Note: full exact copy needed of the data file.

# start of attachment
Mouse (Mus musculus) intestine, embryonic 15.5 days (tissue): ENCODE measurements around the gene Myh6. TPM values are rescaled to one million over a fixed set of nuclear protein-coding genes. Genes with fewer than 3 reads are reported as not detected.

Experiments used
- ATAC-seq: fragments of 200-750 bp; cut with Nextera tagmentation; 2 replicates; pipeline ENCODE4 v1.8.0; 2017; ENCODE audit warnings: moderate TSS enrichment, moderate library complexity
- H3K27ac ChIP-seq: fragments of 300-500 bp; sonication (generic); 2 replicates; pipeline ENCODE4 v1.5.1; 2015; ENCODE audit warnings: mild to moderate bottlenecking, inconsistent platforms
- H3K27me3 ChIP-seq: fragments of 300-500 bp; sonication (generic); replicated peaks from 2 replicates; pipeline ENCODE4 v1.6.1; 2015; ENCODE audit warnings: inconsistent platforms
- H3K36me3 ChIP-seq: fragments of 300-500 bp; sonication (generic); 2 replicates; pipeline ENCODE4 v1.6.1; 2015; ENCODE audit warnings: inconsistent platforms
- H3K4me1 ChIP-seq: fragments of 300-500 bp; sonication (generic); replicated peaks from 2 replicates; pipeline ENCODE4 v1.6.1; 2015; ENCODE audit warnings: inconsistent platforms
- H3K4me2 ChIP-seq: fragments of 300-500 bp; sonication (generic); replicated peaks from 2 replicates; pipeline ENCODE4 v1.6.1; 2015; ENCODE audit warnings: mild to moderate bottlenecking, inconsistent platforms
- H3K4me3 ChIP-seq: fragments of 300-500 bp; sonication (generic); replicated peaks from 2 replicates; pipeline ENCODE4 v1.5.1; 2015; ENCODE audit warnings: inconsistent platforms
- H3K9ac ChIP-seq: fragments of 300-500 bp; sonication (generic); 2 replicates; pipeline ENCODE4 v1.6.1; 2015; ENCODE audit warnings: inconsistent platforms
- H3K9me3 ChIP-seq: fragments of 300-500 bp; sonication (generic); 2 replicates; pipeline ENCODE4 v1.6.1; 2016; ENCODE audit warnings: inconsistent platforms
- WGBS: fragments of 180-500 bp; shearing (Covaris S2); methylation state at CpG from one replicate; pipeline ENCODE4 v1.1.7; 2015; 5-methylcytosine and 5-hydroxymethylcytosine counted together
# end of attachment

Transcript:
Mouse (Mus musculus) intestine, embryonic 15.5 days (tissue): ENCODE measurements around the gene Myh6. TPM values are rescaled to one million over a fixed set of nuclear protein-coding genes. Genes with fewer than 3 reads are reported as not detected.

Experiments used
- ATAC-seq: fragments of 200-750 bp; cut with Nextera tagmentation; 2 replicates; pipeline ENCODE4 v1.8.0; 2017; ENCODE audit warnings: moderate TSS enrichment, moderate library complexity
- H3K27ac ChIP-seq: fragments of 300-500 bp; sonication (generic); 2 replicates; pipeline ENCODE4 v1.5.1; 2015; ENCODE audit warnings: mild to moderate bottlenecking, inconsistent platforms
- H3K27me3 ChIP-seq: fragments of 300-500 bp; sonication (generic); replicated peaks from 2 replicates; pipeline ENCODE4 v1.6.1; 2015; ENCODE audit warnings: inconsistent platforms
- H3K36me3 ChIP-seq: fragments of 300-500 bp; sonication (generic); 2 replicates; pipeline ENCODE4 v1.6.1; 2015; ENCODE audit warnings: inconsistent platforms
- H3K4me1 ChIP-seq: fragments of 300-500 bp; sonication (generic); replicated peaks from 2 replicates; pipeline ENCODE4 v1.6.1; 2015; ENCODE audit warnings: inconsistent platforms
- H3K4me2 ChIP-seq: fragments of 300-500 bp; sonication (generic); replicated peaks from 2 replicates; pipeline ENCODE4 v1.6.1; 2015; ENCODE audit warnings: mild to moderate bottlenecking, inconsistent platforms
- H3K4me3 ChIP-seq: fragments of 300-500 bp; sonication (generic); replicated peaks from 2 replicates; pipeline ENCODE4 v1.5.1; 2015; ENCODE audit warnings: inconsistent platforms
- H3K9ac ChIP-seq: fragments of 300-500 bp; sonication (generic); 2 replicates; pipeline ENCODE4 v1.6.1; 2015; ENCODE audit warnings: inconsistent platforms
- H3K9me3 ChIP-seq: fragments of 300-500 bp; sonication (generic); 2 replicates; pipeline ENCODE4 v1.6.1; 2016; ENCODE audit warnings: inconsistent platforms
- WGBS: fragments of 180-500 bp; shearing (Covaris S2); methylation state at CpG from one replicate; pipeline ENCODE4 v1.1.7; 2015; 5-methylcytosine and 5-hydroxymethylcytosine counted together